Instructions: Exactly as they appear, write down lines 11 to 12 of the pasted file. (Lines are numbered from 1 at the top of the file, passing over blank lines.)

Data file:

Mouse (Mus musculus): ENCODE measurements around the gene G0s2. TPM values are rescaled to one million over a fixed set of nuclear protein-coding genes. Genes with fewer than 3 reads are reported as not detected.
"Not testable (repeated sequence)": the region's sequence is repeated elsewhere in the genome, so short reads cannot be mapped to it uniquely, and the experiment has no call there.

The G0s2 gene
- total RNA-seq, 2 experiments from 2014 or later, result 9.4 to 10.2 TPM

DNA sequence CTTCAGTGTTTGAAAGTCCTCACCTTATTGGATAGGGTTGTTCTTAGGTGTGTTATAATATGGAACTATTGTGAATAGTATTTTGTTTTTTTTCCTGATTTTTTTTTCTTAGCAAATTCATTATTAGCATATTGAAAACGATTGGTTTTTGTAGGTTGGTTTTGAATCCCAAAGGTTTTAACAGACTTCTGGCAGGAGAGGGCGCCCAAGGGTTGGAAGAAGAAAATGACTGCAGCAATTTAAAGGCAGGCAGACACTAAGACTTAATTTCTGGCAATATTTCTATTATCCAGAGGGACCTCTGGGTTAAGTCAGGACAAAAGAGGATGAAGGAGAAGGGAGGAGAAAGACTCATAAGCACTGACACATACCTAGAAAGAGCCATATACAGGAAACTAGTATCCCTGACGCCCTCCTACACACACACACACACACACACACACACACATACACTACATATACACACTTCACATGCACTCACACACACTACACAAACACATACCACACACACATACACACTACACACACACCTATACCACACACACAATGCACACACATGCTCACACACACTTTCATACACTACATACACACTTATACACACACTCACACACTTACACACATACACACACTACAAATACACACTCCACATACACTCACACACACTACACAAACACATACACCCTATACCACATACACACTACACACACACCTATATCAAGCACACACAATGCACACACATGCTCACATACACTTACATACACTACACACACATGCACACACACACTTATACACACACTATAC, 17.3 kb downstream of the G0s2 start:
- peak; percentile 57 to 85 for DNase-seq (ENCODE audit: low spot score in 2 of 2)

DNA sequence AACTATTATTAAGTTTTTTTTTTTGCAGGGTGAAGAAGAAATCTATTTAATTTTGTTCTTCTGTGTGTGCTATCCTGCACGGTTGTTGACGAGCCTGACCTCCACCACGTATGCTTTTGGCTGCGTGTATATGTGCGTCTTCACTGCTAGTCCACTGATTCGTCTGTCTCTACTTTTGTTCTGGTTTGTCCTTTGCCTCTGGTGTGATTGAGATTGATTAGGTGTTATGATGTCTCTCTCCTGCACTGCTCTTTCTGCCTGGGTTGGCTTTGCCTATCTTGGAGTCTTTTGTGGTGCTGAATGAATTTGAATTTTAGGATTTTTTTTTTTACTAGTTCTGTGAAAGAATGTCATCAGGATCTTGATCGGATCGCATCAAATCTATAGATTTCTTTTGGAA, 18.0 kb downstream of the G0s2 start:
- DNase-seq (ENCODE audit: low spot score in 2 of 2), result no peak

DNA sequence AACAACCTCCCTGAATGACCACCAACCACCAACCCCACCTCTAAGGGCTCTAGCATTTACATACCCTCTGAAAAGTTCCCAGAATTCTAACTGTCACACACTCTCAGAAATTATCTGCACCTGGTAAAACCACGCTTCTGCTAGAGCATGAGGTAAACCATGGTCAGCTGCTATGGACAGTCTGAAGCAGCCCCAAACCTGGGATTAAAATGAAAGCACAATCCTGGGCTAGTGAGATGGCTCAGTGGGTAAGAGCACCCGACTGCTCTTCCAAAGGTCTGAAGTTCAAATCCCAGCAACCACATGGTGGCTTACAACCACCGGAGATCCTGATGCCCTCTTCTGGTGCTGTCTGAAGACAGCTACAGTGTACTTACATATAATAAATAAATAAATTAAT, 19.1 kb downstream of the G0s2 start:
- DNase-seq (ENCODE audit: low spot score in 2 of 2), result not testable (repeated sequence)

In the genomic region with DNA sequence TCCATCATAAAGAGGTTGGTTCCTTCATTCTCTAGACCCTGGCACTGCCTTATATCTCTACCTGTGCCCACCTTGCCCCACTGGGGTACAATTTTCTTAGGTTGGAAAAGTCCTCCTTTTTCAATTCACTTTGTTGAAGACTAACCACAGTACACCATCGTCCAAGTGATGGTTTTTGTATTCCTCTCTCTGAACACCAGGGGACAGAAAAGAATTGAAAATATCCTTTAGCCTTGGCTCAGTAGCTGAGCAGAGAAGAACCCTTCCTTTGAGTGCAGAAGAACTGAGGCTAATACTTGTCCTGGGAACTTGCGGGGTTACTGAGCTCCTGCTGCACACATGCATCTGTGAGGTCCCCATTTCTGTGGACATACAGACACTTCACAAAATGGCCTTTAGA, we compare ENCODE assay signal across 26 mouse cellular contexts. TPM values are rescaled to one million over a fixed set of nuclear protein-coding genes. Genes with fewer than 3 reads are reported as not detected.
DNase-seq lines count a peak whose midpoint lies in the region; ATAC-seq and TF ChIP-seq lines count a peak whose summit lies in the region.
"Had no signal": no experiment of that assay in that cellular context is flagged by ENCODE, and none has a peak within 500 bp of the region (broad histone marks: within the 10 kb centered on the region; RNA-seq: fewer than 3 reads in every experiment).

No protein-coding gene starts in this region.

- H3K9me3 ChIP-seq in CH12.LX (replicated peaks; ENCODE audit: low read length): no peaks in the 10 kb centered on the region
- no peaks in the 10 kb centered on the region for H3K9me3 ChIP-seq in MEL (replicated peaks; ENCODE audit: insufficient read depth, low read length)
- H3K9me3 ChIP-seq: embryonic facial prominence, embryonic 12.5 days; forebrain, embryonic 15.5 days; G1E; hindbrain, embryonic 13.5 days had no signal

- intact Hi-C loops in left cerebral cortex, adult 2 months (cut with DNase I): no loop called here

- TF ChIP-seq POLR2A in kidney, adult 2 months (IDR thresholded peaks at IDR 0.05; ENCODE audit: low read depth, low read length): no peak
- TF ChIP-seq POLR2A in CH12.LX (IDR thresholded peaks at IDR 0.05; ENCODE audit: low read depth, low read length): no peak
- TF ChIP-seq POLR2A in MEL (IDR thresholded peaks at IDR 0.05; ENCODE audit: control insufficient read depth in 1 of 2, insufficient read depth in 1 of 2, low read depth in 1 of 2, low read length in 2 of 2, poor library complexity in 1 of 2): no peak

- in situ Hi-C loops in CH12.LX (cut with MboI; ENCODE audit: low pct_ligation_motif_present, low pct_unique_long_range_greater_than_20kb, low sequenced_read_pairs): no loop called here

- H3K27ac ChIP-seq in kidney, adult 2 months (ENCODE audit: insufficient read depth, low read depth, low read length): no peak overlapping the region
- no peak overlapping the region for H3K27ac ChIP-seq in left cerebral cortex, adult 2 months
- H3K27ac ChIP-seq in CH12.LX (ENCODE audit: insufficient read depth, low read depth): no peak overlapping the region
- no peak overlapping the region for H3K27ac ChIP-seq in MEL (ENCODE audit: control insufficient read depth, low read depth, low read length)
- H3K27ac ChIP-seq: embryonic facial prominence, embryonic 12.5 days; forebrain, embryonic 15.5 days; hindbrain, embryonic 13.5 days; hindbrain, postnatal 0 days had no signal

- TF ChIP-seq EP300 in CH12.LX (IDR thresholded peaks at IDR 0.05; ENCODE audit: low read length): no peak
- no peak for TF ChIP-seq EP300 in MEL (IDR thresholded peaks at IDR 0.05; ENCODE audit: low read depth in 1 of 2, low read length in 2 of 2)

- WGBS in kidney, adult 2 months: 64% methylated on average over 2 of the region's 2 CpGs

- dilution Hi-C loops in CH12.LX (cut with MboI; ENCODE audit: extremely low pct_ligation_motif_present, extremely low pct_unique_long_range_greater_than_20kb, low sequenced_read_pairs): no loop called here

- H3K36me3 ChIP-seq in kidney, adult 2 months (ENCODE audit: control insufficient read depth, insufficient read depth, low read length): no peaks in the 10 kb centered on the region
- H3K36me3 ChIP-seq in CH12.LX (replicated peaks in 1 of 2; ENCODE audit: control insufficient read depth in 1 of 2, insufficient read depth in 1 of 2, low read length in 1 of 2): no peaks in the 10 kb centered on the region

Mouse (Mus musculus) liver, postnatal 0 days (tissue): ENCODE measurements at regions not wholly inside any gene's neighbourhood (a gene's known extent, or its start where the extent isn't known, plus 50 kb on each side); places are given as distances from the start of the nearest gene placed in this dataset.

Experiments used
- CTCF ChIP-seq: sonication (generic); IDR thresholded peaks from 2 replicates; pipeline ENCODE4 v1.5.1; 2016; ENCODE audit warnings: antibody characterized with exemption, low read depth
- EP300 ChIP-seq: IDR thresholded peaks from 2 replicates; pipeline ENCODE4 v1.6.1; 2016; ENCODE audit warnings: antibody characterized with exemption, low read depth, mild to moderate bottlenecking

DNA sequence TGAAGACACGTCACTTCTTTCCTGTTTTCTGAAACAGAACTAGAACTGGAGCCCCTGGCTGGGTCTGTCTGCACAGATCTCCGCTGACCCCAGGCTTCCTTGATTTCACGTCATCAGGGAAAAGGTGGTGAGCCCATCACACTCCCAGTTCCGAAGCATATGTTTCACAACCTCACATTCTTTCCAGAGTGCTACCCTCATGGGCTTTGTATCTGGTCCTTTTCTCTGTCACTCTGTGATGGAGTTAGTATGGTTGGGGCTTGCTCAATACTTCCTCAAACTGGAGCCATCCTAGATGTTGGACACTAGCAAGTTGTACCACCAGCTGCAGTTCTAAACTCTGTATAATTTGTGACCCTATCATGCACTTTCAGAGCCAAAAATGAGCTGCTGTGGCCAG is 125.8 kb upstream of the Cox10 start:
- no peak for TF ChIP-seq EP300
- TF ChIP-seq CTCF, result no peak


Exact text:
In the genomic region with DNA sequence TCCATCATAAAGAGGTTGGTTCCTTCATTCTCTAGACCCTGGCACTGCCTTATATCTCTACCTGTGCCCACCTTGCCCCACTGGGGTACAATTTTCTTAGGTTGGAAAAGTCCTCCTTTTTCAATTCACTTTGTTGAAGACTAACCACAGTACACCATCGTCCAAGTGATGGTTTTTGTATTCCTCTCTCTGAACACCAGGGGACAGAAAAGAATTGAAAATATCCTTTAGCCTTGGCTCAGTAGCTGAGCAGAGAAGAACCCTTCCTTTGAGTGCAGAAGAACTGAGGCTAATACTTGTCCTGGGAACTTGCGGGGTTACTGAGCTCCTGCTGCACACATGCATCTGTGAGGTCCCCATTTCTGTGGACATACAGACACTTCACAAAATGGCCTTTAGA, we compare ENCODE assay signal across 26 mouse cellular contexts. TPM values are rescaled to one million over a fixed set of nuclear protein-coding genes. Genes with fewer than 3 reads are reported as not detected.
DNase-seq lines count a peak whose midpoint lies in the region; ATAC-seq and TF ChIP-seq lines count a peak whose summit lies in the region.